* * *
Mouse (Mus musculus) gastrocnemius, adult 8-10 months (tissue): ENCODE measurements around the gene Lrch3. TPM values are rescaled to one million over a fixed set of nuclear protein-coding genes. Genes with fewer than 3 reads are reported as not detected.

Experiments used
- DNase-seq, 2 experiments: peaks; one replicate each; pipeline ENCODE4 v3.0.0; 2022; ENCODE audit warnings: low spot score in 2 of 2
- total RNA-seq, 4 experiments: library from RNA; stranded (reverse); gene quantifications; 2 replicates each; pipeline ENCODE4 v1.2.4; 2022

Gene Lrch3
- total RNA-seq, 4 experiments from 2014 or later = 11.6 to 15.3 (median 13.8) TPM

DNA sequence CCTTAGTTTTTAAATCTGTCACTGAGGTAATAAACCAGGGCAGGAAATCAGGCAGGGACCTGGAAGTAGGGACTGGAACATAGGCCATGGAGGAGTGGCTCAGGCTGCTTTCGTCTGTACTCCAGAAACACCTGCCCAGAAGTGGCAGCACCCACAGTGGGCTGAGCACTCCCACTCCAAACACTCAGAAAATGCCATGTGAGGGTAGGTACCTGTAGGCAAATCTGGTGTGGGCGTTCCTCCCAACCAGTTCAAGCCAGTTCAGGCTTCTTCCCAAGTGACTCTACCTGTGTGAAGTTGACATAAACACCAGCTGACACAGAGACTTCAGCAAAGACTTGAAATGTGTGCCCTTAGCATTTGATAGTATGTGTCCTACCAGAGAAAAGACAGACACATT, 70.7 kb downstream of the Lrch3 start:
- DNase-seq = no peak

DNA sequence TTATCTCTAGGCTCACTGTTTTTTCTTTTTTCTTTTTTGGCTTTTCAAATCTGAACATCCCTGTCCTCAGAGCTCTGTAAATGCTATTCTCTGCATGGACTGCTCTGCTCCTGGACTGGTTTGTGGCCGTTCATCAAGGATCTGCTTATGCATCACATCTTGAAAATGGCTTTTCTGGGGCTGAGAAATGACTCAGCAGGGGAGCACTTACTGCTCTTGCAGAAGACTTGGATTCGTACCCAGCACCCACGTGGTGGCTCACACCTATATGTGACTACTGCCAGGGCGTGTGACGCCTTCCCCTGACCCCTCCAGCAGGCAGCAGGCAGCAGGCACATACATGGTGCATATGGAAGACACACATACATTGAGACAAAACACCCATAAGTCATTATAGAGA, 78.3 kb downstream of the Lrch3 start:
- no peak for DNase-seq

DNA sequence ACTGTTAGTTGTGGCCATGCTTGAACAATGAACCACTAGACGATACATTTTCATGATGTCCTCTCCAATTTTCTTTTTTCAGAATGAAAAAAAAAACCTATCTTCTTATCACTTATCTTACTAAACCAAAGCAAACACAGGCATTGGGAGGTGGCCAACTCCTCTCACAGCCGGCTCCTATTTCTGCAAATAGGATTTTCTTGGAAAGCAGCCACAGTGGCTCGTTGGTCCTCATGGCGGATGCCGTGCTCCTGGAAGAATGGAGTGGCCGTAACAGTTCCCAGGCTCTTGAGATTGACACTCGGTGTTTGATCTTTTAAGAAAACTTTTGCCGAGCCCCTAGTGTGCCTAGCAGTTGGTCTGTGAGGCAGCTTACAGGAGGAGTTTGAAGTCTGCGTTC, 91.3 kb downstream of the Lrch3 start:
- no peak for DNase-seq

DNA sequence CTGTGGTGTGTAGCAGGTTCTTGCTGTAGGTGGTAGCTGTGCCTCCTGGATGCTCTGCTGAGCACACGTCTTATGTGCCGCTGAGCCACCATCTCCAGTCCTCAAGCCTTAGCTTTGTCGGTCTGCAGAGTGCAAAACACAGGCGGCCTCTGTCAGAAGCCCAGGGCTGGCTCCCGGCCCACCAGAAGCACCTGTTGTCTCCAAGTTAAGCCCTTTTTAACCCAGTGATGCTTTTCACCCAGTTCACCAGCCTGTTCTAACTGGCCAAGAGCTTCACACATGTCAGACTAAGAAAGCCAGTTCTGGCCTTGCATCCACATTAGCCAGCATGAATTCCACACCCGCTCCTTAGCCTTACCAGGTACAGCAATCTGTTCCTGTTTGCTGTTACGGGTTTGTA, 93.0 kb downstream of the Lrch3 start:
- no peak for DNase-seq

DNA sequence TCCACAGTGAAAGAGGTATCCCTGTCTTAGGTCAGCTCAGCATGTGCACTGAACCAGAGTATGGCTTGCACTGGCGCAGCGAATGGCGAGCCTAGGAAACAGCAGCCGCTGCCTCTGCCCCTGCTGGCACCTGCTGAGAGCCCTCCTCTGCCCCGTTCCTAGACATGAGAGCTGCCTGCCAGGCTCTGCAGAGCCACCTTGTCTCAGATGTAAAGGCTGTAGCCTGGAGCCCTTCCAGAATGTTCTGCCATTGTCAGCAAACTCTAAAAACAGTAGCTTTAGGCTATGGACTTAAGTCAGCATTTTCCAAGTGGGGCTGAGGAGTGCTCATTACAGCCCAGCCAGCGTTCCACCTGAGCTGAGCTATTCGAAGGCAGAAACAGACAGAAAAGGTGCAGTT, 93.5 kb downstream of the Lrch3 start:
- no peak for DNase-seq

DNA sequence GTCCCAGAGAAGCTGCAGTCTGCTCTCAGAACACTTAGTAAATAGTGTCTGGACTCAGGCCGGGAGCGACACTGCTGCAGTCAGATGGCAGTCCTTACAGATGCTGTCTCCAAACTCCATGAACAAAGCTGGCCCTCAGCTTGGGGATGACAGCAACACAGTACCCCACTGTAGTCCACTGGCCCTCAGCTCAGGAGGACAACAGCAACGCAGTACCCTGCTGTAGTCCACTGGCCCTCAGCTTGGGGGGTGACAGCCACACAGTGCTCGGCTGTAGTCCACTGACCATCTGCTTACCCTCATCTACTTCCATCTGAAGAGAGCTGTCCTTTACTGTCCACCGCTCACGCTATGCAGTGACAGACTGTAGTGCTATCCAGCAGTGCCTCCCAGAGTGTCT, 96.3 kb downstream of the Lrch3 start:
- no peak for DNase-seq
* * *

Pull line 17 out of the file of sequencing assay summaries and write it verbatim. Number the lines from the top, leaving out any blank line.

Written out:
DNA sequence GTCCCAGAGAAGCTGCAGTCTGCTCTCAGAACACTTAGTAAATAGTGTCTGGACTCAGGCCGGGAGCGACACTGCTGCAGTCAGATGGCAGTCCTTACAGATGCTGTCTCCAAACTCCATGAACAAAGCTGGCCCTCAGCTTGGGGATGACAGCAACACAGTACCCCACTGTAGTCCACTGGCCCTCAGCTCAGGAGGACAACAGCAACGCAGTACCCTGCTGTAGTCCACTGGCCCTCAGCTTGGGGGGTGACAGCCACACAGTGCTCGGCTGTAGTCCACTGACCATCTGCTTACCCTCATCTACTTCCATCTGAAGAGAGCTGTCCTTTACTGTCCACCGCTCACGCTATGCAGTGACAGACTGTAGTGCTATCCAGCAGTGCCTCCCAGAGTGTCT, 96.3 kb downstream of the Lrch3 start: